Updated: Had to fix a problem with my table. The percentage of cost burdened households was way too low because I had an oops in my formula. Also my totals for Monroe County were off. All fixed now. My point still stands – affordable housing is an issue throughout the Keys. It might be somewhat more of an issue in some areas, but there’s no justifying a massive tax spill in the Lower Keys – as happened with wastewater funding.
Nice editorial on KeysNews.com: Where do we go from here on housing issue?
They wrote a previous editorial that was a bit of mess. This one’s much better – much more coherent. It also offers ideas far more sensible than, “panic buy any apartment building that goes up for sale whether it makes any business sense or not just for the sake of doing something, anything“.
Some nuggets of wisdom from the new editorial:
Although there are many who believe that the private sector will eventually address the housing need and government shouldn’t get involved, that approach might be realistic in a different place, but it can’t work in the Keys. There are no nearby suburbs from which workers can commute. There aren’t large tracts of undeveloped land. The state limits on ROGOs, the limits on building heights, FEMA regulations for flooding and many other factors all create a situation unlike anywhere else in the continental U.S.
Therefore, normal market forces that typically allow housing supply to meet demand simply do not apply in the Keys. The reality is landlords cannot be forced to price rents at below-market rates nor are employers able to pay workers ever-increasing wages.
I must reluctantly admit this is true. The market favors high dollar properties right now – transient rentals, luxury homes, etc. Affordable housing doesn’t enter into the free-market equation at the moment.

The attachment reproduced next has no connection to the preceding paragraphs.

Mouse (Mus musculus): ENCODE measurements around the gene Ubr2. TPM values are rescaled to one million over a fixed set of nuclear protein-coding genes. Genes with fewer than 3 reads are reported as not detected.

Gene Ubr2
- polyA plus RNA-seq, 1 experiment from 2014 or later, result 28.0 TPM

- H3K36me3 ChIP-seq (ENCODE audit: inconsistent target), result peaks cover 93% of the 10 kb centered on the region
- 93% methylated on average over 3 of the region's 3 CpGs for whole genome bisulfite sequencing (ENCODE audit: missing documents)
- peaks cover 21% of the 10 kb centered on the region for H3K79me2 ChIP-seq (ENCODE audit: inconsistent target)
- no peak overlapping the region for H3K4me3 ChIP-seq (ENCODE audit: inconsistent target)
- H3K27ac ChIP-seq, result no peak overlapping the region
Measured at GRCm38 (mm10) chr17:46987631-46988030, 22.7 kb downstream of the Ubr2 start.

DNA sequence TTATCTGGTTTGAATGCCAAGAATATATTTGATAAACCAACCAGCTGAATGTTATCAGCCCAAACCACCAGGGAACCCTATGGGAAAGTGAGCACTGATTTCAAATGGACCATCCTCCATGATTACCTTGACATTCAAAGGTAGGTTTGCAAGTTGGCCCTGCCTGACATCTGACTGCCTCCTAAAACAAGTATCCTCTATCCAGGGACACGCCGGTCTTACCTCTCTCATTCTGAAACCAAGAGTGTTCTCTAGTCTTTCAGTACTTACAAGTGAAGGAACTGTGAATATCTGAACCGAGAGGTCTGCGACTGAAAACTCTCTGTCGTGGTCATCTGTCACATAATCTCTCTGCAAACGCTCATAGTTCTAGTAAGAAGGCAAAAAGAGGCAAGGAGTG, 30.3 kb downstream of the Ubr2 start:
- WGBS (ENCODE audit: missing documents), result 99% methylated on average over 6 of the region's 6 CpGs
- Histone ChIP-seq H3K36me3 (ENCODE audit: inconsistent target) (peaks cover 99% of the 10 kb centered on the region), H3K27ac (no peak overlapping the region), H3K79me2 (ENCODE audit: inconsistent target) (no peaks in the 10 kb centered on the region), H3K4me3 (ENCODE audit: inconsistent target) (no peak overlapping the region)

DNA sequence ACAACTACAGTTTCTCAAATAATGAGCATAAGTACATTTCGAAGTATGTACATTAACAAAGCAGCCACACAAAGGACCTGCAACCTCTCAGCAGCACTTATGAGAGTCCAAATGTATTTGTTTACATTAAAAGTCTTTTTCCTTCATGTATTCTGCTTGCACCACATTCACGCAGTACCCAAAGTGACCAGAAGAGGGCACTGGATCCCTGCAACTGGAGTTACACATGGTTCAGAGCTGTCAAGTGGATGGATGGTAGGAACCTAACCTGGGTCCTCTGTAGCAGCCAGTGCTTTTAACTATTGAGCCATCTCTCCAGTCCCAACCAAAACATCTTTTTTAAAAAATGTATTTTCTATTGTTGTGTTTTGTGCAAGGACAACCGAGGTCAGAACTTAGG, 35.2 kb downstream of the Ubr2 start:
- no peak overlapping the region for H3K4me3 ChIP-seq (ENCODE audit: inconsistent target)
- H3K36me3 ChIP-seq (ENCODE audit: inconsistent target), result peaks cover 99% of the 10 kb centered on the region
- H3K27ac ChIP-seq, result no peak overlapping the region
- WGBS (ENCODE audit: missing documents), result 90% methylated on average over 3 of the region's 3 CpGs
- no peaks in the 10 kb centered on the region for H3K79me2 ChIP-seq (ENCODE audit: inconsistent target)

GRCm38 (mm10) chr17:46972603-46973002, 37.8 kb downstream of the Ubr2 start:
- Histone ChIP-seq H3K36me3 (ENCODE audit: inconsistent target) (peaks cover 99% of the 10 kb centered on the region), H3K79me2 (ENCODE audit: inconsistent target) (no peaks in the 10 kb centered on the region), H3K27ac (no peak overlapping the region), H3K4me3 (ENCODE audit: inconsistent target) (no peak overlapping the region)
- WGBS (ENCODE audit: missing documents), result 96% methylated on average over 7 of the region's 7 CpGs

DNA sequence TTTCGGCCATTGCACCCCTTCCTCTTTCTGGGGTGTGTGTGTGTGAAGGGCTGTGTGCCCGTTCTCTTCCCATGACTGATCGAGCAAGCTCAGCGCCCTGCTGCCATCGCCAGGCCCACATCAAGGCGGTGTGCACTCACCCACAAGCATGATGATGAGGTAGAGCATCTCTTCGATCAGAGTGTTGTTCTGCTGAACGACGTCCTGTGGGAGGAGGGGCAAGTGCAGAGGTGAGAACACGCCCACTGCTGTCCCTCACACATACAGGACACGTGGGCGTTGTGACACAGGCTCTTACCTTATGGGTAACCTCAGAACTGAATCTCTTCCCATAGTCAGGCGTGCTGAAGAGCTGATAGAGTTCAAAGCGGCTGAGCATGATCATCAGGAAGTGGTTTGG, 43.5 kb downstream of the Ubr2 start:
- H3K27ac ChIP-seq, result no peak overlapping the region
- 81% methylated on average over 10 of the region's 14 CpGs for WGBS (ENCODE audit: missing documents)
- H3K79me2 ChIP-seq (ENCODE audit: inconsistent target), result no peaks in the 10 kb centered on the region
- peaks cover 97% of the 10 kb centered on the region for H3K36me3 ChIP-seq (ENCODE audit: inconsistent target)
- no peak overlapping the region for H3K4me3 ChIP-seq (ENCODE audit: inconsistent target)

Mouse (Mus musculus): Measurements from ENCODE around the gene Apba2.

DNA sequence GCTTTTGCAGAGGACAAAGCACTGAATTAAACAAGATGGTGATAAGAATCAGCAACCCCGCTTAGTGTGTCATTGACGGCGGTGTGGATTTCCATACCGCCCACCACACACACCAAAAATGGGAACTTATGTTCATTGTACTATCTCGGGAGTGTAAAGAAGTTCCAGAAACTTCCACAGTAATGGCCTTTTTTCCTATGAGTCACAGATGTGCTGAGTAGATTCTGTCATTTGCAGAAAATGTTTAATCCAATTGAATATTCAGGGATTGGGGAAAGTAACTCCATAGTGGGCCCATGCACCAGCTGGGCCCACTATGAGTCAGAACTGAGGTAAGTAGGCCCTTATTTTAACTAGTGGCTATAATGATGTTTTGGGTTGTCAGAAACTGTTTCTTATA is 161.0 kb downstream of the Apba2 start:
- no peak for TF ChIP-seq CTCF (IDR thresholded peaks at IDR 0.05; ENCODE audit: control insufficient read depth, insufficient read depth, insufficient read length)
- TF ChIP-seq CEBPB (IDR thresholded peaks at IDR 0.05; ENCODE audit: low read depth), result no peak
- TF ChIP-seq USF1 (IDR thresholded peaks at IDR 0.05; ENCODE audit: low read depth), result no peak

Our governmental entities should actively create an environment that encourages private development of lower-cost housing, including zoning, building code amendments supporting construction of small, single units requiring one-quarter ROGO allocations, and loosening building height restrictions in certain areas must be considered. And crackdowns on illegal vacation rentals — even changing the rules governing short-term rentals — would go a long way toward freeing up available rental units for residents.
Yes, buying enormously expensive apartment buildings is not the only option. Local governments have other tools at their disposal, and they need to use them.
Any discussion about addressing the housing shortage must also include the federal government and the military. By encouraging those stationed here to live in off-base housing, the Navy and Coast Guard are contributing to the lack of housing for the civilian workforce, including their own. Only the military has the available land and the resources of the federal government to help alleviate the crisis by building significantly more on-base housing.
Monroe County has a federal lobbying team. Why not use that team to help, rather than hurt the taxpayers for a change? Perhaps the Navy and the Coast Guard can be persuaded to do their part.
Considering that the military and Congress got us in the current situation with Peary Court by gifting the land along with the buildings to Balfour Beatty, and then allowing Balfour Beatty to keep the entire $35 million from the sale of the property and not holding them to promises of reinvesting that money in other local housing, the military cannot divorce themselves from its culpability in the local housing shortage.